ing what it means. The devil knows the mind of God in the word better than any minister this day in the world ; he knows God, and he knows Christ wofully: What have I to do with thee, Jesus, thou Son of the most high God ? Mark v. 7. The devil knows the gospel; Acts xvi. 17. These men are the sera vants of the most high God, which shew unto us the way of salvation. What better can be said of the gospel than this, to call it the way of salvation; and to call the servants that preach it, the servants of the most high God, that have it for their em. ployment, to shew men the way of salvation ? All the damned in hell are great believers, but woful ones. They know certainly that there is a God, for they feel his displeasure; they know certainly he is a just God, for they lie under the lashes of his justice for ever; they believe firmly the day of judgment, for they tremble in the fears and approaches of it: but there is no sound faith there; why? Because there is no promise there. If there was a promise let down to them that are in hell, faith might be there; if the same God would give the promise and work faith, it might be acted there ; but there is no promise there, and therefore there is no faith there, there is no deliverance from that prison, Luke xii. 59.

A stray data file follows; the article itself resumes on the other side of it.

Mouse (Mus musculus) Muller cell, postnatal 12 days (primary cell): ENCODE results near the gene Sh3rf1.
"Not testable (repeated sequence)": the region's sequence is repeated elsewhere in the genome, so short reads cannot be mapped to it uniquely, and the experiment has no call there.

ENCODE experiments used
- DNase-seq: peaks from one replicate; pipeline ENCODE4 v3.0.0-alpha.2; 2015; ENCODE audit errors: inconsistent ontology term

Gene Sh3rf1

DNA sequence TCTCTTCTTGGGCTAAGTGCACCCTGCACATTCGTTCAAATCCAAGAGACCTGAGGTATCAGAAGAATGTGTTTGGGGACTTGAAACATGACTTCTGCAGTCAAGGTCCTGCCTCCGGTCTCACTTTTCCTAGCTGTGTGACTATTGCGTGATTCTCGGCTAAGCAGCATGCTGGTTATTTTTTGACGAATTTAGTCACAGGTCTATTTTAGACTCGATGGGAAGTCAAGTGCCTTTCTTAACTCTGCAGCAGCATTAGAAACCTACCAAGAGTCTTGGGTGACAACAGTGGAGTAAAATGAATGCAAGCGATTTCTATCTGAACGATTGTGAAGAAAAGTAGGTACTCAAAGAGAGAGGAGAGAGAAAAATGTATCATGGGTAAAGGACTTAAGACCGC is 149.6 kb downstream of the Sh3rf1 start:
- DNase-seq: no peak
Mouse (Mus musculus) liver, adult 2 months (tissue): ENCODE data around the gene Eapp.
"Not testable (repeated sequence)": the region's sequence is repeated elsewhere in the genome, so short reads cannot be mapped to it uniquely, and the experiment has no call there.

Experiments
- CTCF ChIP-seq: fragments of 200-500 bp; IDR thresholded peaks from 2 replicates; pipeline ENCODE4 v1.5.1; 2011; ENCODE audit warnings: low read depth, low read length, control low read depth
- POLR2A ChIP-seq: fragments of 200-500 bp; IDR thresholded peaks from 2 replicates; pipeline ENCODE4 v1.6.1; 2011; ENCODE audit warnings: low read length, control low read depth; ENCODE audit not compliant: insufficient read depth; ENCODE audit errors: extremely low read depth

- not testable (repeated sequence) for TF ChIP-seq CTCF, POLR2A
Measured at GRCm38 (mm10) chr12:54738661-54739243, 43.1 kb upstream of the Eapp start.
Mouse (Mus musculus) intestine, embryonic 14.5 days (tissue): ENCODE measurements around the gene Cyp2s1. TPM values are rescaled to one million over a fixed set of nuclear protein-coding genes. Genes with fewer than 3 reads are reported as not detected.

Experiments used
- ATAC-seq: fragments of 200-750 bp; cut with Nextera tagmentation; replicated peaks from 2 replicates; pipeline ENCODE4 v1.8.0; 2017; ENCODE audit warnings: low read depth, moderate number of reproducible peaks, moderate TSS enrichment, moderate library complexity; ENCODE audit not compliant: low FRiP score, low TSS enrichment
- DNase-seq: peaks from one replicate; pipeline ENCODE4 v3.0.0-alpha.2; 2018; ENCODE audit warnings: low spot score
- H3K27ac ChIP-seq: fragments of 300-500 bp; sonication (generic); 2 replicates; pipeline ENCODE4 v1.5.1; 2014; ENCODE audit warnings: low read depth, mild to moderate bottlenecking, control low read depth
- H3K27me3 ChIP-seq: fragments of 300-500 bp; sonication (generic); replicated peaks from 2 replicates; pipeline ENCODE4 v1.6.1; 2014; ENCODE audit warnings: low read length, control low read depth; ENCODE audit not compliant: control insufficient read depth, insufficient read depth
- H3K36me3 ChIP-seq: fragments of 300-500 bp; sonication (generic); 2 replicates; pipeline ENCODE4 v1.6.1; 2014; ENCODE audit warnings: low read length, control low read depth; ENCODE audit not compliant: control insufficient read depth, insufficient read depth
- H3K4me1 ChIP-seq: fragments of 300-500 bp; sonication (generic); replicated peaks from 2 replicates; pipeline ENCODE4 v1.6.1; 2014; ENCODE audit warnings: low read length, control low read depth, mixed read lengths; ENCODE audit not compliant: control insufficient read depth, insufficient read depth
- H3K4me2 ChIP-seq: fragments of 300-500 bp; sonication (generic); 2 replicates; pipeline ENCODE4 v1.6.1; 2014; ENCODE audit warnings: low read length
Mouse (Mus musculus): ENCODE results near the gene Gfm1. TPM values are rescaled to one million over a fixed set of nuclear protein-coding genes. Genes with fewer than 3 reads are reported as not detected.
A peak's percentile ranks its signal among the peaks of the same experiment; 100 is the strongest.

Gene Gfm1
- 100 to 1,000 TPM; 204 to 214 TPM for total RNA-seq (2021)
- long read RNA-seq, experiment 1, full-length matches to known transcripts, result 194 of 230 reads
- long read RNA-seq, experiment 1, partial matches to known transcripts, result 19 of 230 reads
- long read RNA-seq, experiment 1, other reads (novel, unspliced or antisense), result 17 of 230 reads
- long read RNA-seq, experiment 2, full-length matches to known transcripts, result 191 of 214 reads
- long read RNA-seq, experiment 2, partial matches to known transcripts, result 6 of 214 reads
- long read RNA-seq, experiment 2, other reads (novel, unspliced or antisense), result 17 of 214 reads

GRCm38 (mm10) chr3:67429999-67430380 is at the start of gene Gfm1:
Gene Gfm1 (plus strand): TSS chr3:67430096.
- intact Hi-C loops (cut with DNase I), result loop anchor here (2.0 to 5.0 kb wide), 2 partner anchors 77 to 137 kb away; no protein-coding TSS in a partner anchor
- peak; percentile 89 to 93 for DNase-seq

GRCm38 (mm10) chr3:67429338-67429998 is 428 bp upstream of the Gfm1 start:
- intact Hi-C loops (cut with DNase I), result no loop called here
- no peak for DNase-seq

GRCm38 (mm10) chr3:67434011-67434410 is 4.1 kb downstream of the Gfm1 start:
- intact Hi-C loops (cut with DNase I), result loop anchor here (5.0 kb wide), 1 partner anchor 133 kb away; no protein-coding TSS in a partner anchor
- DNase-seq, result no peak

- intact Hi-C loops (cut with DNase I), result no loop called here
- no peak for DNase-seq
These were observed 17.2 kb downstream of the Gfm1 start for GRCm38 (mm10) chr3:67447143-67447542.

(2.) This is a fit description of the strict nature of faith, because it answers the first expression of faith, that is in all the word of God. I do not say, that Abraham was the first believer ; but this you may find, that he is the first man that is spoken of as a believer. It is true, in the next chaptei of this epistle, there are some believers named before hirn; Abel was a believer, Enoch and Noah were believers; but the first faith spoken of in the word expressly is Abrahain's; and you know how much use is made of Abraham's faith, and practice, and example, in the New Testament, Gen. xv. 4, 5, 6. The word of the Lord came to Abraham, and said to him, Look now toward heaven, and tell the stars, if thou be able to number them. And he said unto him, so shall thy seed be. And he believed in the Lord; and he counted it to him for righteousness. What was this believing in the Lord, but the believing with the heart, the truth of what God spoke? And ye know, by Paul's help, what a great deal of gospel there was in this word, So shall thy seed be.
(3.) It answers the frequent name that is given to the revelation of God's will, that is, the way of our salvation, It is called the gospel, that is, good tidings; and what are good tidings, unless they be believed ? It is called a promise ; and what signifies a promise unless trusted ? It is called a covenant; and what signifies a covenant, unless subscribed unto, unless a man enter into it? The entering into it is by believe ing him that promises.